Payment processing is an obstacle for all nonprofits because they have to find a way to get the donations they receive in a format they can use. In the past donors would simply write a check and mail it to the nonprofit, and while this still happens, more and more donors are moving toward different kinds of electronic payment methods to make their donations. Donors are the lifeblood of a nonprofit, and nonprofits need to not only make it easy for donors to donate money on organizations' websites, but they need to make sure they're offering the kind of payment methods that donors would like to pay with.
Here are two of the best ways for nonprofits to process donation payments:
Credit and debit card payments
Major credit and debit card processing should be a nonprofit's first priority. Primarily, this is how people pay for most things. It's simple and easy for the donor, and by offering it an organization is putting itself on par with almost every other one out there. These programs are supposed to make it easier for nonprofits to deal with credit and debit card transactions and give an organization complete control of its payments that are processed.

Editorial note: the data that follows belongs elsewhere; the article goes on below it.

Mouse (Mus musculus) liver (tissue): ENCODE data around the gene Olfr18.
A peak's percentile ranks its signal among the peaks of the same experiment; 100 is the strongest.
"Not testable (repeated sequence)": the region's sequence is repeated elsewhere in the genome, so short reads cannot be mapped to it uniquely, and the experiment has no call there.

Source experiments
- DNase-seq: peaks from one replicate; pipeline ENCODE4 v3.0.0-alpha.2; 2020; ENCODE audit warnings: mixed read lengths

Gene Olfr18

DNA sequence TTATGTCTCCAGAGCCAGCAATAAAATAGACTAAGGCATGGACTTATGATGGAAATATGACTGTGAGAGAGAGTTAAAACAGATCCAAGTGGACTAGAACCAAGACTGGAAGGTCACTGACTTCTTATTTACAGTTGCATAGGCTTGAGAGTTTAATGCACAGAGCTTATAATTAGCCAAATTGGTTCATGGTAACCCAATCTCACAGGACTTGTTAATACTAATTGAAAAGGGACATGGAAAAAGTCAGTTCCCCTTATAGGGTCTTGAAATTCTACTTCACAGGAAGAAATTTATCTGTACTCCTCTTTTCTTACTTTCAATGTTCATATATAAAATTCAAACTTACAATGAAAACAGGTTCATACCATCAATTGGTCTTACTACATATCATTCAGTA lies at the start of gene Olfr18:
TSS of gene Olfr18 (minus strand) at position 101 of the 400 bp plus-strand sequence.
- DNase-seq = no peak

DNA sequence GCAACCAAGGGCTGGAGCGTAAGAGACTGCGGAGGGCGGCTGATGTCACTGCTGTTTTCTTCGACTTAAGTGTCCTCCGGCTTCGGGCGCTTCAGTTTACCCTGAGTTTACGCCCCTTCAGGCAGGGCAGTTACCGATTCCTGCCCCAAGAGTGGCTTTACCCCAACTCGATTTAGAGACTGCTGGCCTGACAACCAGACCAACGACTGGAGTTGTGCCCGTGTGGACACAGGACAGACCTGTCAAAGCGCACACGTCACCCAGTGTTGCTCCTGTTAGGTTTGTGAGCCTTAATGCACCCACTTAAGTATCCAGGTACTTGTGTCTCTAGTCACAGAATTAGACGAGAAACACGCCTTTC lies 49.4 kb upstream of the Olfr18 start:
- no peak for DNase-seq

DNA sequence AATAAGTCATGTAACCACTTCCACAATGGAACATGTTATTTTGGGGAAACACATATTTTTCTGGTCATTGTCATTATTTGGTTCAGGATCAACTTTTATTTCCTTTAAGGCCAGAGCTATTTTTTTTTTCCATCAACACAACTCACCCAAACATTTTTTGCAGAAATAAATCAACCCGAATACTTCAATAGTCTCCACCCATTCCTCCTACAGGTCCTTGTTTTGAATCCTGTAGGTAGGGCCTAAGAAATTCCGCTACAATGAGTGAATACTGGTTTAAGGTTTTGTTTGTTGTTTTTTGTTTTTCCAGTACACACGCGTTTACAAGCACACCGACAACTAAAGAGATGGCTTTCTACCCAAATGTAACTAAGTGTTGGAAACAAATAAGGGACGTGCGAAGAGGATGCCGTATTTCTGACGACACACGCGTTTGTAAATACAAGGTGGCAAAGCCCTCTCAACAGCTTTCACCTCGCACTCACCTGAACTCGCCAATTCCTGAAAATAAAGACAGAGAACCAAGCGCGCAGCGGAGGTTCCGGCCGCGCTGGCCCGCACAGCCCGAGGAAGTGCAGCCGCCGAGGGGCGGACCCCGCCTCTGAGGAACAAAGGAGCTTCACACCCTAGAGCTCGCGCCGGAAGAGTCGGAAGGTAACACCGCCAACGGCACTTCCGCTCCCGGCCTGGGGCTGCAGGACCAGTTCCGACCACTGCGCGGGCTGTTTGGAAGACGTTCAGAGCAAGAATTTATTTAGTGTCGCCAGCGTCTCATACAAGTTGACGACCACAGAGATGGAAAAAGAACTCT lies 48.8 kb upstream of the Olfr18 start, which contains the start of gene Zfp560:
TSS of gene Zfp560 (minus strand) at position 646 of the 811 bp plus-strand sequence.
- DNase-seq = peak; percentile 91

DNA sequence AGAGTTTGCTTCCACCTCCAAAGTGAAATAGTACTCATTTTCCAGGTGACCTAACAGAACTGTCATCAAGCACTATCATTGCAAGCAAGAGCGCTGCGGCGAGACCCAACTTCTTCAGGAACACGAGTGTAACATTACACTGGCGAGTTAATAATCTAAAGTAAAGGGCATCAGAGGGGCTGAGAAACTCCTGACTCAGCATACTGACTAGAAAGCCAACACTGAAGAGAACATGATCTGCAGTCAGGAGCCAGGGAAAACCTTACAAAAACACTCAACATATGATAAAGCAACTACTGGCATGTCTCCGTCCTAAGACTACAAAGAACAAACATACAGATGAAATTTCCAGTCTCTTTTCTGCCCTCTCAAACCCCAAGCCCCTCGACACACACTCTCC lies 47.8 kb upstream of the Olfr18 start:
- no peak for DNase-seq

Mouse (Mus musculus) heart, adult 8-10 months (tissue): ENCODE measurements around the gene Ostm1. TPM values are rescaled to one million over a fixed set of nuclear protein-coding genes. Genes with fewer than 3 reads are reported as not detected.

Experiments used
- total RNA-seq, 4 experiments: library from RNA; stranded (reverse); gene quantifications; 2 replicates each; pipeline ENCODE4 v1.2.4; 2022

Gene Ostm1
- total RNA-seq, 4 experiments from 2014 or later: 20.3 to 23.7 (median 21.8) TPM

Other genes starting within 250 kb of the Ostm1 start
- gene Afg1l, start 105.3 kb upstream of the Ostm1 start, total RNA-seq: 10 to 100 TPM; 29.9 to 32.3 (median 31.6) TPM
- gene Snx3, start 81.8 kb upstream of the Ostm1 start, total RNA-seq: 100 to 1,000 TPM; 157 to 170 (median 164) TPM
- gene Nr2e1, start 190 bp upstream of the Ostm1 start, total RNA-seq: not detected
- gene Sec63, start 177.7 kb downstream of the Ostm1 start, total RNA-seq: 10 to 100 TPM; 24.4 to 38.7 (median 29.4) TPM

Unfortunately credit and debt card processing can be rather expensive, even for the programs designed specifically for nonprofit organizations. According to Nerdwallet, most credit card companies charge a 2 to 3 percent fee for processing credit and debit card payments. This can really add up and eat into a nonprofit's total donation amount, especially over time. While organizations still need to offer credit and debit card processing as an option for donors, they should try to encourage people to use other methods.
If an organization doesn't like the fees that come with debit and credit card transactions, then it should consider offering ACH payments. ACH payments are superior to debit and credit card payments because they are typically cheaper to process. ACH payments usually have a flat fee not a percentage like with card transactions. Also, the flat fee is often less expensive than the percentage fee that comes with donations made via credit or debit cards. This can make a big difference for large donations.
These payments are extremely convenient, especially for repeat donors. According to Merchant Maverick, a payment processor comparison website, ACH payments are commonly used for direct deposits from employers to employees or repeat bills. The payments bypass the card networks, thus eliminating the interchange and assessment fees that come with card payments.
ACH payments are great because they can process physical checks through a check scanner, keyed-entry payments through a virtual terminal or website payments through donor account numbers and routing numbers. While some people might be worried about typing in their account information, if an organization makes it clear that this is a better option for the nonprofit and just as safe if not safer than credit and debit card transactions, there's a good chance the donor would comply with the request to only use ACH payments.
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